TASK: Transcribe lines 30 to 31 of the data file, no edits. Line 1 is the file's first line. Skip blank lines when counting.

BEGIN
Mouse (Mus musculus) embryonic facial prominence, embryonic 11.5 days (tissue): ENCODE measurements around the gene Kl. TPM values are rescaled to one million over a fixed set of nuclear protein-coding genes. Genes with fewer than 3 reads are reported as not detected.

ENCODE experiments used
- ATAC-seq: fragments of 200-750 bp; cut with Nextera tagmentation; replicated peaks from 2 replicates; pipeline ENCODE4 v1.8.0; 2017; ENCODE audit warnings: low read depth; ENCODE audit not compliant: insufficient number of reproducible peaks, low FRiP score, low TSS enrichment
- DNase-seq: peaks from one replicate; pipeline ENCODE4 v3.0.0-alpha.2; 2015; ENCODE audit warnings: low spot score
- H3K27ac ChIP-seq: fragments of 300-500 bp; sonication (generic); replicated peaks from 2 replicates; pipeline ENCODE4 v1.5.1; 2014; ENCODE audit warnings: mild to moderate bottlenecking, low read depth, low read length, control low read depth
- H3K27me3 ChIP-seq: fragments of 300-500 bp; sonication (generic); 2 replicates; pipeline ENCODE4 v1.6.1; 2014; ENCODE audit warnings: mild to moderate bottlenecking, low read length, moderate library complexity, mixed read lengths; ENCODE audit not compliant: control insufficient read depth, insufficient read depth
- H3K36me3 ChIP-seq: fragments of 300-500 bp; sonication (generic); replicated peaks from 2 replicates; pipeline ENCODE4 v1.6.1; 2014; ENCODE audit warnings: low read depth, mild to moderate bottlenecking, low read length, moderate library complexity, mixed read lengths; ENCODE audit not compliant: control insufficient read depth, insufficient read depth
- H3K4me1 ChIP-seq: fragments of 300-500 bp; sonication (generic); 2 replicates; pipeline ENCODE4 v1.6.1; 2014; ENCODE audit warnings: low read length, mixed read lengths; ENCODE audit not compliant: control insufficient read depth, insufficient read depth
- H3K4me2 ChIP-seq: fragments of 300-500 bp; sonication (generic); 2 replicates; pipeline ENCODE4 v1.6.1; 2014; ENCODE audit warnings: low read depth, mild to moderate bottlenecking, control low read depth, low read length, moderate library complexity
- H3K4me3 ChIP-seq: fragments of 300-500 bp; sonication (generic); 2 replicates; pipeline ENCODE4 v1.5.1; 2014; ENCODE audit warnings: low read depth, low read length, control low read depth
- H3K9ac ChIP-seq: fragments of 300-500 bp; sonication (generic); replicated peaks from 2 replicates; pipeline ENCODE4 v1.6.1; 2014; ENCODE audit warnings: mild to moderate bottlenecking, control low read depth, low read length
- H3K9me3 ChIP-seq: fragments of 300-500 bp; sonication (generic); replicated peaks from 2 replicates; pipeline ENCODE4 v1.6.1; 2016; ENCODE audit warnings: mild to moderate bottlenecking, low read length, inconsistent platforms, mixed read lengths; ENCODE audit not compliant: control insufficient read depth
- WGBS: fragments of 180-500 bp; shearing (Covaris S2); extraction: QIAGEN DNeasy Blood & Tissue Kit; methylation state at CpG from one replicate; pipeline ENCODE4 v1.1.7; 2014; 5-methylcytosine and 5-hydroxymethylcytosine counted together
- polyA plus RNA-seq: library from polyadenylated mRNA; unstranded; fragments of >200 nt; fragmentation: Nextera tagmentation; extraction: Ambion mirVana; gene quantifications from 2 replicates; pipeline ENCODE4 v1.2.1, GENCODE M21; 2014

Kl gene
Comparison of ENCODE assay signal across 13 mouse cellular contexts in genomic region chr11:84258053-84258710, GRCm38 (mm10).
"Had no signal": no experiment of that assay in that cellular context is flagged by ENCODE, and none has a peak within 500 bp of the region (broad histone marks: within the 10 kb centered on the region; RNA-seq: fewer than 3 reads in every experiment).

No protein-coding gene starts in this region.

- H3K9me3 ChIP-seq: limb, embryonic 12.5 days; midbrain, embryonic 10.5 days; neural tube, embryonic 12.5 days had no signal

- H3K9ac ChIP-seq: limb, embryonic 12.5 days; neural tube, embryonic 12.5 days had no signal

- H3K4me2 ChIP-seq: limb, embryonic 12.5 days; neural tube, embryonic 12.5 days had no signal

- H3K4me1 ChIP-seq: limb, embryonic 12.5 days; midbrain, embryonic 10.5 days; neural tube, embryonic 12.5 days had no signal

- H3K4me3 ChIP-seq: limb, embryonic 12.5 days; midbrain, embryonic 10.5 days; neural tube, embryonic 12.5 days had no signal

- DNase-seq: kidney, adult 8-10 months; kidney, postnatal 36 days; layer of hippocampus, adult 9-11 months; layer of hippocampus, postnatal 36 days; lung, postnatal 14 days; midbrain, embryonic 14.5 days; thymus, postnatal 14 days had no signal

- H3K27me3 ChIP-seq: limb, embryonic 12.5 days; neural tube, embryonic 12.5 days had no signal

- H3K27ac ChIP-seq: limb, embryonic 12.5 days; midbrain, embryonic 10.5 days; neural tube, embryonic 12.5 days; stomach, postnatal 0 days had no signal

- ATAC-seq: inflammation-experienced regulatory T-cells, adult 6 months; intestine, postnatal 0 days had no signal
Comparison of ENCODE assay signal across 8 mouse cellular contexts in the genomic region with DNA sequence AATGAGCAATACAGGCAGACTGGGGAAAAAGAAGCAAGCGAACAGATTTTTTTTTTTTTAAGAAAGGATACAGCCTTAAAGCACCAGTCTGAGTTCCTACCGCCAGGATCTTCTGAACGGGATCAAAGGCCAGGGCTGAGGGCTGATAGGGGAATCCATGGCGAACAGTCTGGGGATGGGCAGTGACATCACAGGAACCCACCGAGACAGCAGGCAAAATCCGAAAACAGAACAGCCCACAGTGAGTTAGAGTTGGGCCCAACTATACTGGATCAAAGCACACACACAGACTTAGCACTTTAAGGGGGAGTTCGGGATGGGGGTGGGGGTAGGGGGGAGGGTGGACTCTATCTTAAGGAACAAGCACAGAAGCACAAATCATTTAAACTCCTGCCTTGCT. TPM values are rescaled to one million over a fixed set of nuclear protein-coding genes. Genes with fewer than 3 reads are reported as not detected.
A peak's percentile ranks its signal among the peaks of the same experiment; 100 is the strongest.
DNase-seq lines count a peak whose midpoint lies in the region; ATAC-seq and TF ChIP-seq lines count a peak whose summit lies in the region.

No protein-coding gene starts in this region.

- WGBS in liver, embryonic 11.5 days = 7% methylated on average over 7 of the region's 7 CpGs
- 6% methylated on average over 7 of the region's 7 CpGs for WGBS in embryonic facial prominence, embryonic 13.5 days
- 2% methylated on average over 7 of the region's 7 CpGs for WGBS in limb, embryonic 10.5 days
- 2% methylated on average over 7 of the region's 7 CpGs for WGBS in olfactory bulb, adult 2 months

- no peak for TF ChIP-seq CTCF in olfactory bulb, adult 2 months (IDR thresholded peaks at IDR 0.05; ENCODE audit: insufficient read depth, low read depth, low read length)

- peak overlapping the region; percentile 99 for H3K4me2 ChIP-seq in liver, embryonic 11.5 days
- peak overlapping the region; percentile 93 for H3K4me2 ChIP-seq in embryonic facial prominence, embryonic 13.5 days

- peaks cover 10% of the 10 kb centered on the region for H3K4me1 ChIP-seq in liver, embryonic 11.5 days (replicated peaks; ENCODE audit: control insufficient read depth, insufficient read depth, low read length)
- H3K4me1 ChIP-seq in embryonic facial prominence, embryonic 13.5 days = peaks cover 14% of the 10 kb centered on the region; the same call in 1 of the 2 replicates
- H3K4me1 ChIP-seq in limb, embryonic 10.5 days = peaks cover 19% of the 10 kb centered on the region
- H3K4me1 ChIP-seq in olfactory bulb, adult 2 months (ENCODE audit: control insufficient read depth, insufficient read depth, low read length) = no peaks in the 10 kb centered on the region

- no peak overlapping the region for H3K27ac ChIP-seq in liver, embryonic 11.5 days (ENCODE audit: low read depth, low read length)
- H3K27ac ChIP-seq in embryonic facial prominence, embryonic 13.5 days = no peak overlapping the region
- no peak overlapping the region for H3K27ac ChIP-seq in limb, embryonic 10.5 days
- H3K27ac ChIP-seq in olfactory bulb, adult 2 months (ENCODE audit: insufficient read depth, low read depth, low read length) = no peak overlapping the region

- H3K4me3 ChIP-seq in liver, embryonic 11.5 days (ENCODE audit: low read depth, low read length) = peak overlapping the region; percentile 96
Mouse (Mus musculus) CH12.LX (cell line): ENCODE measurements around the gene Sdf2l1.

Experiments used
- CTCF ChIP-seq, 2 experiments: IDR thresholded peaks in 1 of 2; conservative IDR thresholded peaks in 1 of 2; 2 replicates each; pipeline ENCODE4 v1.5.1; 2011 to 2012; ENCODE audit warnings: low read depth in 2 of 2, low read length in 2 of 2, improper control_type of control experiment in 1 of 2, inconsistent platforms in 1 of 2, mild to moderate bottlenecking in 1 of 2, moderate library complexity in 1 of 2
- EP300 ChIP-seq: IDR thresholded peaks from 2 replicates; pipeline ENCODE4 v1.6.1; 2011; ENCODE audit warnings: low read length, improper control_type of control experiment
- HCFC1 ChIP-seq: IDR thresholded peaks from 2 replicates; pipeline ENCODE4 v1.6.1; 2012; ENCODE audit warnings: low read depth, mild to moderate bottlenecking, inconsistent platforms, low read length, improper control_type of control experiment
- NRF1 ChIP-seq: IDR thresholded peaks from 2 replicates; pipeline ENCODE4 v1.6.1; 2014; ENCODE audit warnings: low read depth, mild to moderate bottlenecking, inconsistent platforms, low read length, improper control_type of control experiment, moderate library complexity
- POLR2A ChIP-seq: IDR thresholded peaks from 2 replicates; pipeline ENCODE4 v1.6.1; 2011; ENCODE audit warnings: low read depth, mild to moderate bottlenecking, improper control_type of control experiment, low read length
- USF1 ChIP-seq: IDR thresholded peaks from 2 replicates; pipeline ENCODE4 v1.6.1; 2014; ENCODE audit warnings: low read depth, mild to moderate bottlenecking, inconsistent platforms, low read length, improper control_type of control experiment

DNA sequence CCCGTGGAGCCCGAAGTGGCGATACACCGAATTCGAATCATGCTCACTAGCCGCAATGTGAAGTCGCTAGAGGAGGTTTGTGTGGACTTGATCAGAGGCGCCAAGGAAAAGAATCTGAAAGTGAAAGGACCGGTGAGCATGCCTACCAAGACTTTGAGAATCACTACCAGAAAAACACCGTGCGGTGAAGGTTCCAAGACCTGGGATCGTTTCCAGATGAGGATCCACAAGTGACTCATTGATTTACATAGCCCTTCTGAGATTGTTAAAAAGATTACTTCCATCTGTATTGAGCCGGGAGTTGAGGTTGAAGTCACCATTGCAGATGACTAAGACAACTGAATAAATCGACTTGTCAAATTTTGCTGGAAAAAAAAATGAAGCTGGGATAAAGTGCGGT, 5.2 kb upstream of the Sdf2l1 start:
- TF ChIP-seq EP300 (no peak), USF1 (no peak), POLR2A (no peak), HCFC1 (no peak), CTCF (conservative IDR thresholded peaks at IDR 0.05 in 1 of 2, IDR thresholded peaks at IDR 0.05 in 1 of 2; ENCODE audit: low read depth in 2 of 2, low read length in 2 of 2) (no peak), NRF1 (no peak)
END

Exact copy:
DNase-seq lines count a peak whose midpoint lies in the region; ATAC-seq and TF ChIP-seq lines count a peak whose summit lies in the region.

No protein-coding gene starts in this region.